Achieve your goals. Hit your targets. Nail your objectives. Success.

Is success elegant? Can it be governed by a formula or algorithm?
Not in my experience. Achieving anything substantial is an ugly matter. Rarely do things go as originally planned and they certainly can’t be predicted by an equation.
The unpredictable rears it’s head and you have to scramble to get back on track. People sometimes don’t cooperate with you or keep their promises to you. It’s messy.
Achievement is a dirty affair.
The reality is, though, if you are NOT prepared to get dirty, chances are you won’t reach your desired destination.
What does get dirty look like?
1. Make fast decisions with the amount of analysis consistent with the impact and risk of the decision at hand. A $10,000 decision doesn’t require a week’s worth of study. Pondering and over-analysis paralyzes execution and prevents progress.
2. Have Plan B ready-to-go. Plan A rarely happens. There is always something that shows up that you didn’t anticipate. Keep your strategy in the organic state, able to morph into something else if conditions warrant. Mindlessly sticking to Plan A is a recipe for disaster.
3. Embrace Imperfection. Perfect solutions exist only in the minds of the theoretician. Success in the real world demands that you get it “just about right” and fine tune it on the run as you learn through execution.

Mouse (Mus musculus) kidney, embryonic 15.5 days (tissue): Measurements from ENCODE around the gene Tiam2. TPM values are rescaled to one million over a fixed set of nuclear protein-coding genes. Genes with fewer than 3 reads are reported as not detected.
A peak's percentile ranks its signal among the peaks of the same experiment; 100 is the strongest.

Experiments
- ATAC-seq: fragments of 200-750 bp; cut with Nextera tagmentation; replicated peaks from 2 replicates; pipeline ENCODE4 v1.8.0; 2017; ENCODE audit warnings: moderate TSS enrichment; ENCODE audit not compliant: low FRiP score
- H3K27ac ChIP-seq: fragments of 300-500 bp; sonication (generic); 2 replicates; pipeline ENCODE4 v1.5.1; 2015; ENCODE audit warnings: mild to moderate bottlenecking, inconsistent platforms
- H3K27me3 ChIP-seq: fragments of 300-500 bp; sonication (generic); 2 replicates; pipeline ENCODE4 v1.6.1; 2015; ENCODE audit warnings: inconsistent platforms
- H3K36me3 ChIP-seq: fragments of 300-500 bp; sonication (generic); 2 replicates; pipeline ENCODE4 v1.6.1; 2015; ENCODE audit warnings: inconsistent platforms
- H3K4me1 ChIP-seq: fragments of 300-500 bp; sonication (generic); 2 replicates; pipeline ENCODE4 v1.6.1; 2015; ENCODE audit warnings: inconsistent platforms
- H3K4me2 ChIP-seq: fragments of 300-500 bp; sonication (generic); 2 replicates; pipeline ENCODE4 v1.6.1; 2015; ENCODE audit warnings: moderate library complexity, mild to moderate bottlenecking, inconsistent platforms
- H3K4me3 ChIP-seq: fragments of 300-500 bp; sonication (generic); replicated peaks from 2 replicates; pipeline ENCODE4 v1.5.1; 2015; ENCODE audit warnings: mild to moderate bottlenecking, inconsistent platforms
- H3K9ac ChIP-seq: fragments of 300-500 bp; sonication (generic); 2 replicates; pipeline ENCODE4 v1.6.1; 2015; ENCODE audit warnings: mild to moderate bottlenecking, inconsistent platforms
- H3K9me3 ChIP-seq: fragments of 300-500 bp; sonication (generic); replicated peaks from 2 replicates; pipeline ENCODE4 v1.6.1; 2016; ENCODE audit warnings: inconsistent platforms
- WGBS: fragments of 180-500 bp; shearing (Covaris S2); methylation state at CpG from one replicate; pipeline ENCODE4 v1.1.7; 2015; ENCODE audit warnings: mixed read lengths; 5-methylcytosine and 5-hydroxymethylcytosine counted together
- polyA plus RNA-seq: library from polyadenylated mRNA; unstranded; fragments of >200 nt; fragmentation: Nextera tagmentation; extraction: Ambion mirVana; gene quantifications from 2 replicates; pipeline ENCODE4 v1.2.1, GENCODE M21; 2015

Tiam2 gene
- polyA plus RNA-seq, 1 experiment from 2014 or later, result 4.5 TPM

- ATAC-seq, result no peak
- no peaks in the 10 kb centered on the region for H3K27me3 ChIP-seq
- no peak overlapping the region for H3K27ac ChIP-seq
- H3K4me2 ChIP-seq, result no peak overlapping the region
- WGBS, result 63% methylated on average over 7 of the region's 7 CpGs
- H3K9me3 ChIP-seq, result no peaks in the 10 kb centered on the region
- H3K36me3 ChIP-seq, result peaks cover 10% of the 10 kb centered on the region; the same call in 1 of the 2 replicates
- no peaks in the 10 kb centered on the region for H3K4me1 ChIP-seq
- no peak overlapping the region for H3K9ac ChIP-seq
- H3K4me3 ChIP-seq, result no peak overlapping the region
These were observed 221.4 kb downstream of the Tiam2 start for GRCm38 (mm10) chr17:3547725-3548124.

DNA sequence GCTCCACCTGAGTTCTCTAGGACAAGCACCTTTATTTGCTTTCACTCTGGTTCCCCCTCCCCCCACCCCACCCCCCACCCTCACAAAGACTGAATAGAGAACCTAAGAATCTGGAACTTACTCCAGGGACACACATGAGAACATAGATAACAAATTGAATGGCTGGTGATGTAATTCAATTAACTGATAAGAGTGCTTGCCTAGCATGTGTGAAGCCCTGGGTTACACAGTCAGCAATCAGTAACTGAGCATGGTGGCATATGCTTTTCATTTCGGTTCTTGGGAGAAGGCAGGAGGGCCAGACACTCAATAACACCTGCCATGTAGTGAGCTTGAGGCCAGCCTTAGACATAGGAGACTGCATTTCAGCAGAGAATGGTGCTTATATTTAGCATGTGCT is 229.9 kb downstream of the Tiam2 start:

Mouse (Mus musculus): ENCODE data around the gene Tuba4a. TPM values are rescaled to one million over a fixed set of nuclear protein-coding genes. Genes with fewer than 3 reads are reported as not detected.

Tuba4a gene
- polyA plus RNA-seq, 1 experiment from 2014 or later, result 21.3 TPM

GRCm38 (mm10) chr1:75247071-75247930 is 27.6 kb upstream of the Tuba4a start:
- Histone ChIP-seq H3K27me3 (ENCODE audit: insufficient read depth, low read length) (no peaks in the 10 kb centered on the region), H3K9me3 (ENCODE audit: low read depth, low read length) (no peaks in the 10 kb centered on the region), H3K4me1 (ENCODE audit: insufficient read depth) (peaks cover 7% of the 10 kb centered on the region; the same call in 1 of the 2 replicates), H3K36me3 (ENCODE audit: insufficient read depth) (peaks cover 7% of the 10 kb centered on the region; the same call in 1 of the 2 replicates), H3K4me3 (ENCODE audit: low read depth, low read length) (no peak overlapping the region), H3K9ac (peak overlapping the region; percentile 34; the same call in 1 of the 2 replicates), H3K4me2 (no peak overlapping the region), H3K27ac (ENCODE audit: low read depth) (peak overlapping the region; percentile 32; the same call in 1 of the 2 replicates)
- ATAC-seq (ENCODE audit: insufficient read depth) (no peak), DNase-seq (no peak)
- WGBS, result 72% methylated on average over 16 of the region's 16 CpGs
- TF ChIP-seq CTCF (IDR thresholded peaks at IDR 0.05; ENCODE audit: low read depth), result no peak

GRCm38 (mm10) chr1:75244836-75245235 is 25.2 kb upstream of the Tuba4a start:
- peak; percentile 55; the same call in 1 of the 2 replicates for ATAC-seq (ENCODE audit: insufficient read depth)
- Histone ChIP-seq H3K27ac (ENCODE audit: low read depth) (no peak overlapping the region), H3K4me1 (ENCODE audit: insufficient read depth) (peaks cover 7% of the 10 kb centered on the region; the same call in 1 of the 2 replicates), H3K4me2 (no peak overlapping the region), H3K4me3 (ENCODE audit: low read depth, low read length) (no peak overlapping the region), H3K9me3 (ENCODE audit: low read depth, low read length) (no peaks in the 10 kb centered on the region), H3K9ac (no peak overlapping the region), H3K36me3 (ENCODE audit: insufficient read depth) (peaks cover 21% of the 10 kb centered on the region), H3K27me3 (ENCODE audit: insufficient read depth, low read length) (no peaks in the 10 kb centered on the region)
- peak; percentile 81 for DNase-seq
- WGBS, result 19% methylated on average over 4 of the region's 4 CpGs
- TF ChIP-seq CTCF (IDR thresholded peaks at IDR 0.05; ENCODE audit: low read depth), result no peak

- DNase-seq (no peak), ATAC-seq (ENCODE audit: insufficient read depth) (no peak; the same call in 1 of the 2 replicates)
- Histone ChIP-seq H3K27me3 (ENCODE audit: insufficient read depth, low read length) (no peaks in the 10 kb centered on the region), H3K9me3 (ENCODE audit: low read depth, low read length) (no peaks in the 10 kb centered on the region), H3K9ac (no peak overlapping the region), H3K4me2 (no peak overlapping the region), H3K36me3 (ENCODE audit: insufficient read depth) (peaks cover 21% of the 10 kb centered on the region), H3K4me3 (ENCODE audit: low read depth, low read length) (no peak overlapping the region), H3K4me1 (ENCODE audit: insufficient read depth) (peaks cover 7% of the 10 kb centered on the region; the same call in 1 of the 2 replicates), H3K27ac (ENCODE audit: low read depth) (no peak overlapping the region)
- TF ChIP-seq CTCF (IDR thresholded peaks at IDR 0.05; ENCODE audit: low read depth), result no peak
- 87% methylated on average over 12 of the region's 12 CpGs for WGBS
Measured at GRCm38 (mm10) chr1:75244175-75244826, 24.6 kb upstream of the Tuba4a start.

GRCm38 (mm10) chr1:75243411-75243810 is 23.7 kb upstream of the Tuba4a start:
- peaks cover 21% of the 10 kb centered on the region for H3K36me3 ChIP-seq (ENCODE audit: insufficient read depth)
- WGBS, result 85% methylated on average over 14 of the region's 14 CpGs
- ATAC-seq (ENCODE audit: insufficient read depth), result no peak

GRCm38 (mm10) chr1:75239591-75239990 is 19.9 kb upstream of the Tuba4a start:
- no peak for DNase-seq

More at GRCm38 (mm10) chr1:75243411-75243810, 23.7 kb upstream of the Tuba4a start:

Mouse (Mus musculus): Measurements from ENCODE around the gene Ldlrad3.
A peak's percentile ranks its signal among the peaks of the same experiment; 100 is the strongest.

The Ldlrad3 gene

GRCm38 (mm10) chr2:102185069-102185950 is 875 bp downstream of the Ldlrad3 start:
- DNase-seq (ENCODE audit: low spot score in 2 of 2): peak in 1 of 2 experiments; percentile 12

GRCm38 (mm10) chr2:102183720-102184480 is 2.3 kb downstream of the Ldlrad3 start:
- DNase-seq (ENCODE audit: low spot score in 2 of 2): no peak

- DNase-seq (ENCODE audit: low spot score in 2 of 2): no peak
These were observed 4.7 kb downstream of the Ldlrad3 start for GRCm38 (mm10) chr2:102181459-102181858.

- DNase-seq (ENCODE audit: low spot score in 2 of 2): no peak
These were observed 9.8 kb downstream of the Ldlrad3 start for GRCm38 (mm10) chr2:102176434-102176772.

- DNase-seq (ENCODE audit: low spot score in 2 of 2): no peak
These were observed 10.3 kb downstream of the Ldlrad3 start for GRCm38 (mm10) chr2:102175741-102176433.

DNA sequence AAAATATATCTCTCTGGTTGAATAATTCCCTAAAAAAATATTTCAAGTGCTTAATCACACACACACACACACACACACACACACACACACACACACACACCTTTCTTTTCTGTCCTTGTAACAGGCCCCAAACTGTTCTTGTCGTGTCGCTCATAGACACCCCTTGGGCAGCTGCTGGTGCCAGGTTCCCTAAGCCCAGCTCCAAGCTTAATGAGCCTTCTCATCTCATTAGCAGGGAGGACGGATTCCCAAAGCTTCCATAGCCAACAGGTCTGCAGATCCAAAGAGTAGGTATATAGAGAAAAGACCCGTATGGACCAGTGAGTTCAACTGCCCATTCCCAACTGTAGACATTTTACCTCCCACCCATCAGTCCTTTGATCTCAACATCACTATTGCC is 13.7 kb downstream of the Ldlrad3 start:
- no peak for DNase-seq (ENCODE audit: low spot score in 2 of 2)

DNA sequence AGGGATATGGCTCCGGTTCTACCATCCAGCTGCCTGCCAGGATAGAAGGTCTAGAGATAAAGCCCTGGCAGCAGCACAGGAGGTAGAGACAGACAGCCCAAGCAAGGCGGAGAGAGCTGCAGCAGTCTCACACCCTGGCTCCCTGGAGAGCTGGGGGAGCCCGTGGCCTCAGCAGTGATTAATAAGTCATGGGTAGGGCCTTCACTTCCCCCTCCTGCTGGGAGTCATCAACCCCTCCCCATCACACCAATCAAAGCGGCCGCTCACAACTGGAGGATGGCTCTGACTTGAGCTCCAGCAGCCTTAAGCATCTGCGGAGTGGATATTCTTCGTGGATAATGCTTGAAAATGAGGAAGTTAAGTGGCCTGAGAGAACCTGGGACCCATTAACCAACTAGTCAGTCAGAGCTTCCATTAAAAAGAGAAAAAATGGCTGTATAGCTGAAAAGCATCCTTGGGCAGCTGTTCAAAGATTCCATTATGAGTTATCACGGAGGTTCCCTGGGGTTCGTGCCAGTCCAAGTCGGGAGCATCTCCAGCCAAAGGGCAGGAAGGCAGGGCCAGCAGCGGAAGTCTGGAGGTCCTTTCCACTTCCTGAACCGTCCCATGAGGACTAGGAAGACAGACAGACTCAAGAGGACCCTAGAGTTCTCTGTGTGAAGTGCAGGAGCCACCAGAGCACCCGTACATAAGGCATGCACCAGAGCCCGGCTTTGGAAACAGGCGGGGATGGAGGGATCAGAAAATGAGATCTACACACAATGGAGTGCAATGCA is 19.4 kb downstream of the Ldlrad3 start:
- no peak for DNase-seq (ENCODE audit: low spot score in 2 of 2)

4. Do it. Try it. Fix it. Keep your feet moving. Be in the execution mode at least 80% of the time; save 20% for planning.
5. Align yourself with doers. People who are passionate about doing things rather than talking about things. Doers are contagious; this is the crowd to hang out with.
6. Work outside your comfort zone. If you’re not uncomfortable you are playing it too safe. Create a new box to play in; existing confines stultify creativity and innovation.
7. Bend the rules that prevent you from getting it done. There are dumb rules in all organizations that get in the way of progress. Find a way to work through them, and find someone who will protect your back.
8. Do what needs to be done. Use your job description as a guide but relentlessly focus on moving your organization forward regardless of bureaucratic constraints. Do the right thing not the “proper” thing.
9. Avoid multitasking. And beware of lengthy to do lists. Busyness and taking on too much can be deadly. Focus on the critical few, not the possible many.
10. Make mistakes. Rarely will you get it right the first time and if you aren’t prepared to take a risk and make a mistake you won’t accomplish anything. Successful people typically make more mistakes than others.
Clean hands typifies someone who conjures up pristine theoretical solutions but has difficulty delivering.
Dirty hands, on the other hand, describes the practical person who is prepared to dive into the grunge to deliver.
Want to succeed?
Take a look at your hands.
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